Vacant hospital posts attracting strong interest

The spiralling cost of living in several of the country’s major urban centres is having an unexpected, yet welcome effect in terms of attracting interest to a series of vacant senior medical posts at Cavan General Hospital.

The hiring process is already well-underway across a range of specialities, from consultancy roles to theatre and general nursing, marking a dramatic turnaround from a position where once the hospital found recruitment challenging.

Su-zann O’Callaghan, general manager at Cavan and Monaghan Hospitals, says the group is “delighted” with the level of interest from suitably qualified staff submitting applications, accepting it had been “traditionally difficult” to attract the desired level of expertise to Cavan in the past.

The hospital has been involved in a “focused campaign” of recruitment at all levels over the past 24 months, including internationally, and with a high degree of success.

Along with the rising cost of living, linkages with tertiary hospitals within the region, not to mention major planned investment in upgrading Cavan’s Emergency Department and a second endoscopy suite have combined to make Cavan a more attractive package.

Earlier this month, the HSE secured permission for a 5,236 sq m, three-storey extension, adjacent to the existing Lisdarn building on the hospital site.

‘Great story’

Ms O’Callaghan says the “uncontested” granting of planning permission is a “great story for the hospital and indeed the wider community” which would provide better access for ambulance attendance to ED following the extension of the triage area outside due to Covid.

She reveals that there will an 18-bed ward installed on the uppermost floor, two more beds than previously reported, and that these two new rooms will be airborne protected, offering more protection to patients admitted with respiratory illnesses.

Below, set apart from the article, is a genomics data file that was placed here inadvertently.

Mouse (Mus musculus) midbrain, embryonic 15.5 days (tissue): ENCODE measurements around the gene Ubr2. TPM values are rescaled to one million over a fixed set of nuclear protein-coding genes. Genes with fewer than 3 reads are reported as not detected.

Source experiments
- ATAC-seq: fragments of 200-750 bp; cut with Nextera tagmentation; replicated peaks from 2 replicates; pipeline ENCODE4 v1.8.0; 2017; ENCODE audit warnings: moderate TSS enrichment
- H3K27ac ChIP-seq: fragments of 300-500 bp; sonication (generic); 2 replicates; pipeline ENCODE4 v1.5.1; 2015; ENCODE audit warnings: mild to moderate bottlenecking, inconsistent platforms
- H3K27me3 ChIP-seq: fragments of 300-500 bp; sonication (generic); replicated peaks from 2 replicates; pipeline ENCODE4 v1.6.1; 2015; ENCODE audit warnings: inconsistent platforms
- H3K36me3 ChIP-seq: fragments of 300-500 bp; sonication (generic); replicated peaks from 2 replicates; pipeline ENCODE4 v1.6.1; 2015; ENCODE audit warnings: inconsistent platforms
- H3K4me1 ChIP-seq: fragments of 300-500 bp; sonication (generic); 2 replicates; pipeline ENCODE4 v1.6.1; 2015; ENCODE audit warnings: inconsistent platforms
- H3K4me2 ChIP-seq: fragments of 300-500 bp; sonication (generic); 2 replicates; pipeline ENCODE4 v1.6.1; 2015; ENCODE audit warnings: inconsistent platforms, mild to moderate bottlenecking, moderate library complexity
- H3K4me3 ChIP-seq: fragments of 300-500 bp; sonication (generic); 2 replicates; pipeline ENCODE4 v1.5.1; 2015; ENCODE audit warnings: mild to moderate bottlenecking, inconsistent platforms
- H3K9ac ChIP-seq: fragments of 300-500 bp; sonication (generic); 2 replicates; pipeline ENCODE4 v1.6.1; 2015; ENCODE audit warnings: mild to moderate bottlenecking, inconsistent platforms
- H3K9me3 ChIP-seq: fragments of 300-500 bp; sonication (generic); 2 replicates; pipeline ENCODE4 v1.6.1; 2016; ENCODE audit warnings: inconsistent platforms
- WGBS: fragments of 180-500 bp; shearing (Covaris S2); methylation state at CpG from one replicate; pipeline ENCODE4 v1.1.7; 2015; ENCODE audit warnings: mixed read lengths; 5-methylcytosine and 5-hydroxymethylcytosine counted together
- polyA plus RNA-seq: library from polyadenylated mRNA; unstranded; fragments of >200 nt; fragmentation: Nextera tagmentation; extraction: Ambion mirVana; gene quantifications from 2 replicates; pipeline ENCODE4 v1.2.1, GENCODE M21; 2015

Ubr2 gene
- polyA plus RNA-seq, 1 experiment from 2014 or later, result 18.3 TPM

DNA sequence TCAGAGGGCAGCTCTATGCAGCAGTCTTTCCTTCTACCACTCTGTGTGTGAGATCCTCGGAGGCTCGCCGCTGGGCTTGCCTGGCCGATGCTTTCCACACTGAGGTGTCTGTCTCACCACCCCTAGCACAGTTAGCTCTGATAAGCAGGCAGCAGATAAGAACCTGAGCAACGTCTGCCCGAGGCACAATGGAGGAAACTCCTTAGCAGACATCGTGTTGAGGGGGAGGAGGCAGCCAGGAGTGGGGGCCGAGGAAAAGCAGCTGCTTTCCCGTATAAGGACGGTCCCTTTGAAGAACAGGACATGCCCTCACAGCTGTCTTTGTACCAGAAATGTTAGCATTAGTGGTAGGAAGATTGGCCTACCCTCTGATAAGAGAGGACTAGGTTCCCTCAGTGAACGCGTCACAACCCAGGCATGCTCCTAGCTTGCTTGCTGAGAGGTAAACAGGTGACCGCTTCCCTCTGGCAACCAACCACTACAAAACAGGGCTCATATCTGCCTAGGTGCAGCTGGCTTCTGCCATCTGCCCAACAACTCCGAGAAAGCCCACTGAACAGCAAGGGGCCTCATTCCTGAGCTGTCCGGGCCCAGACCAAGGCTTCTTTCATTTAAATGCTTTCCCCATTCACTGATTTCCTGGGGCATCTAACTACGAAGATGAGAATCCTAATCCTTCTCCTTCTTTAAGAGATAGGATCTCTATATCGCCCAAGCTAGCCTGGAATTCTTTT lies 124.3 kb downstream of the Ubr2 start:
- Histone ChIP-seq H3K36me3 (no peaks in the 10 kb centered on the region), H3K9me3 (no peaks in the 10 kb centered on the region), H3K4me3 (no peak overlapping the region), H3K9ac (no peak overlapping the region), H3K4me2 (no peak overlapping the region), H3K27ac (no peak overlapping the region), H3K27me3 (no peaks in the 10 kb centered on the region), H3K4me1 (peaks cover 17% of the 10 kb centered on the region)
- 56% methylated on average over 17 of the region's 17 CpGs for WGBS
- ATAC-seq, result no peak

There is, says Ms O’Callaghan, “a lot of follow up work” being carried out at present, but that the HSE and RCSI are hopeful that phase one of the overall protect can begin towards the end of this year, with further progress in terms of actual construction taking place in the first half of 2023.

“The hope is we can make progress in the first half of next year, although this is dependent on supply of materials, costs, etcetera.” Regardless, she maintains that the HSE and RSCI are “very committed” to delivering this extension project for CGH.

She believes the investment will be “protective” in terms of securing what services are currently available at Cavan General, while the hospital is continuing to work to ease the pressure on several Dublin-based hospitals.

A move to relocate antenatal clinics with MLU and CLU at the new Breffni Building, formerly Jackson’s Garage, in the centre of Cavan Town has already helped to free up “additional theatre space” and Ms O’Callaghan says management is continuing to explore other ways to better “streamline” specialist services on offer.

Cavan General is also heavily involved with the HSE’s roll-out of the National Clinical Programme for Older Persons, assisting patients suffering from multiple chronic illnesses, frailty, poly-pharmacy and other syndromes associated with ageing.

“When we can provide services locally, we will continue to try and build on that,” says Ms O’Callaghan.

Relieve pressure

The new building will, according to Waterford-based RKD Architects who have designed the extension, relieve pressure and resolve problems caused by the current campus layout.

As part of submissions, the current Emergency and Endoscopy departments were both described as “undersized”, while the Endoscopy Unit was dubbed “subpar” in standard.

The new plans will include the installation of photovoltaic panels on the roof of the existing hospital, a 44-space carpark adjacent to the extension, and another new carpark comprising 150 parking spaces on the internal access road to the east of the extension.

In total, planning was granted with a total of 17 conditions attached, including that the HSE will pay the council a development contribution worth €68,070.

Prior to the commencement of development, a traffic management plan must also be agreed with the local authority.